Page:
Continuing his theme of major changes if elected, Bernie Sanders brought his campaign to Onalaska for a rally Wednesday night at the Omni Center in Onalaska.
His 75-minute speech touched on a number of issues but overall focused on the need for political revolution and change.
Sanders spoke of the differences between himself and his democratic opponent Hillary Clinton. He drew large cheers from the crowd speaking about running his campaign without special interest money. "You can run a winning campaign without going to billionaires for support." He contrasted his campaign contributions from small donors-more than six million individual donations he said-compared to the super PAC's and support of Wall Street of Clinton.
On education, he pointed out a sign in the crowd that he said did a better job of explaining his point than he did. "Education is not a debt-sentence" the sign said. "We need to make public colleges and universities tuition-free," Sanders said. "This is a common sense idea", he stated as he pointed out several other countries such as Germany that offer education to its citizens.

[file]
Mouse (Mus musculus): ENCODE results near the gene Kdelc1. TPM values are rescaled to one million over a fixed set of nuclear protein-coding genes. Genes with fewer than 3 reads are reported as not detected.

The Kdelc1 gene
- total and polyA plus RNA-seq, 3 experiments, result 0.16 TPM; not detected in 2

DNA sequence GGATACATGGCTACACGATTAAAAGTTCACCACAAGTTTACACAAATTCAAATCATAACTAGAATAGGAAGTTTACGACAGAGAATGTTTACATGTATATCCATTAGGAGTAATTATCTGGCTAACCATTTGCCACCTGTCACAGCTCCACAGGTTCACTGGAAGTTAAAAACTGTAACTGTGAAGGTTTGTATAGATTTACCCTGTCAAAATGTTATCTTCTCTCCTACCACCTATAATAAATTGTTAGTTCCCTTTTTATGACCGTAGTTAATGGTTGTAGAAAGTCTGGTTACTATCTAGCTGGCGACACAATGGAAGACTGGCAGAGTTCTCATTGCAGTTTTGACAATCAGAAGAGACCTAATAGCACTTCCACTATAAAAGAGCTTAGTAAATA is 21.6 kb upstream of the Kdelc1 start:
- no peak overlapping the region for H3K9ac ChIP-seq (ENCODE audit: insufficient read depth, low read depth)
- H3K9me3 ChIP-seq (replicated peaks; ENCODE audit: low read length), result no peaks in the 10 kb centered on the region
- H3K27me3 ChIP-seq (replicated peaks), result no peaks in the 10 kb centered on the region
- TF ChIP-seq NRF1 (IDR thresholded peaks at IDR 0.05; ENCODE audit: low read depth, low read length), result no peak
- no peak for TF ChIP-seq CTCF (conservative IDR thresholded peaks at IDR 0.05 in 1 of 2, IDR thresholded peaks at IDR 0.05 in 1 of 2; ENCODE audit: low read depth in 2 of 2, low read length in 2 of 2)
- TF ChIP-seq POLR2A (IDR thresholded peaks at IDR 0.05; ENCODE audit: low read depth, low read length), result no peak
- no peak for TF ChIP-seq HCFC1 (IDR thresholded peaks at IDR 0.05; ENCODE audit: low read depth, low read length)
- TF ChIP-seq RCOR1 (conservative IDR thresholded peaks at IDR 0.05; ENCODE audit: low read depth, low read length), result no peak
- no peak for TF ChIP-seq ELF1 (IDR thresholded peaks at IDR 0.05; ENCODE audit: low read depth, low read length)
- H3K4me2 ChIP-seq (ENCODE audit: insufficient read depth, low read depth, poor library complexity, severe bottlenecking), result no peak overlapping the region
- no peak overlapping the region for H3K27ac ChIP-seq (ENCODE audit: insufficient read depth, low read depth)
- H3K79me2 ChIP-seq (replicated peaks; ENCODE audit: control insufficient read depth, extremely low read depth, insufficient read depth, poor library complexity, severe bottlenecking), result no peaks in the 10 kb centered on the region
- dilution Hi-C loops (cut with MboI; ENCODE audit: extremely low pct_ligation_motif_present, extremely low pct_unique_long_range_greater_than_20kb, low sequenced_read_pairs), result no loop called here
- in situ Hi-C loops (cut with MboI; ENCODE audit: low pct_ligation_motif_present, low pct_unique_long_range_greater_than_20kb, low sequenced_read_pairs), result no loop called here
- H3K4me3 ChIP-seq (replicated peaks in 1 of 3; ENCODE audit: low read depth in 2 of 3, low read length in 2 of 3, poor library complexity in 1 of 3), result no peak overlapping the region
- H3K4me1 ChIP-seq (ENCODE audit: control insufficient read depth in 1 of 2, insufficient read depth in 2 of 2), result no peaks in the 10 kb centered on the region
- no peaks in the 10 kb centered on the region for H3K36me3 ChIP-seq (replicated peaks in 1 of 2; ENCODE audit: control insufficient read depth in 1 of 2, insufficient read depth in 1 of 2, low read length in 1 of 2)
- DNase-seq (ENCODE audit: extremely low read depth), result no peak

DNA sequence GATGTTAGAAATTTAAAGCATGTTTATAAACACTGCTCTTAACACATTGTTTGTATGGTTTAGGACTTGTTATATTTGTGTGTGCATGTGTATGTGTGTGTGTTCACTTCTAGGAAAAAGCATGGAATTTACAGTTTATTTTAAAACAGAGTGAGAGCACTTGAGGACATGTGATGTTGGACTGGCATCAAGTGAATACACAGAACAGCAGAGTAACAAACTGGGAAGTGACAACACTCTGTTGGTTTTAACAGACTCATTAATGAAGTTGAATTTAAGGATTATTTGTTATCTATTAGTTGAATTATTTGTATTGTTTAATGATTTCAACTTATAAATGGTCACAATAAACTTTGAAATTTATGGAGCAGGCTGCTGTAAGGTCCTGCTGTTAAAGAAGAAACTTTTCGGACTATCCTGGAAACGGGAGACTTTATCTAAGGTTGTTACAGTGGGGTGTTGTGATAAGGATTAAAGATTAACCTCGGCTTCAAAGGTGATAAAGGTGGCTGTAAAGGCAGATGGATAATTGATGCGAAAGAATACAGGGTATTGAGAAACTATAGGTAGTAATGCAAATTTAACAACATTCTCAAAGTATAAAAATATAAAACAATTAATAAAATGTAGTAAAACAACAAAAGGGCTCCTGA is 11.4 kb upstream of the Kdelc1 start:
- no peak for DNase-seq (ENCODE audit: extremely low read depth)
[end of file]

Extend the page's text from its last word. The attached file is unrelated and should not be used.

"I think my young followers want to get involved within a political system that works for all the people and not just the one percent," Sanders said.
News 19's Caroline Hecker sat down with Sanders for a one-on-one interview and asked Sanders if he's confident in the federal government's cyber-security.
"I think we have to do a lot of work in that area," he said. "On one hand, I want to make sure the United States government is not into everybody's cell phones, internet access and emails that is not what America is about. But on the other hand, I want to make sure we are effectively tracking terrorists that may want to do us harm."
Sanders is back on the campaign trail on Friday with rallies in Sheboygan and Green Bay. Sunday, he's at a rally at the Kohl Center in Madison.